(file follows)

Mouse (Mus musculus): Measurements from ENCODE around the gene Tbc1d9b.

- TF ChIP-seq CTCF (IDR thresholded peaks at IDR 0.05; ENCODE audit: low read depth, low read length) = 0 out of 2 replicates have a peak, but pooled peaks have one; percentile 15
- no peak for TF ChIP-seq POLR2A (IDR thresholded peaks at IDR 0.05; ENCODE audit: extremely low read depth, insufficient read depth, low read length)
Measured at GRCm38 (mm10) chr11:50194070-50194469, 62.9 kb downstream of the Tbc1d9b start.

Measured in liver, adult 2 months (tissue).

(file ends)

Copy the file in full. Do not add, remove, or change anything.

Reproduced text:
Mouse (Mus musculus): Measurements from ENCODE around the gene Tbc1d9b.

- TF ChIP-seq CTCF (IDR thresholded peaks at IDR 0.05; ENCODE audit: low read depth, low read length) = 0 out of 2 replicates have a peak, but pooled peaks have one; percentile 15
- no peak for TF ChIP-seq POLR2A (IDR thresholded peaks at IDR 0.05; ENCODE audit: extremely low read depth, insufficient read depth, low read length)
Measured at GRCm38 (mm10) chr11:50194070-50194469, 62.9 kb downstream of the Tbc1d9b start.

Measured in liver, adult 2 months (tissue).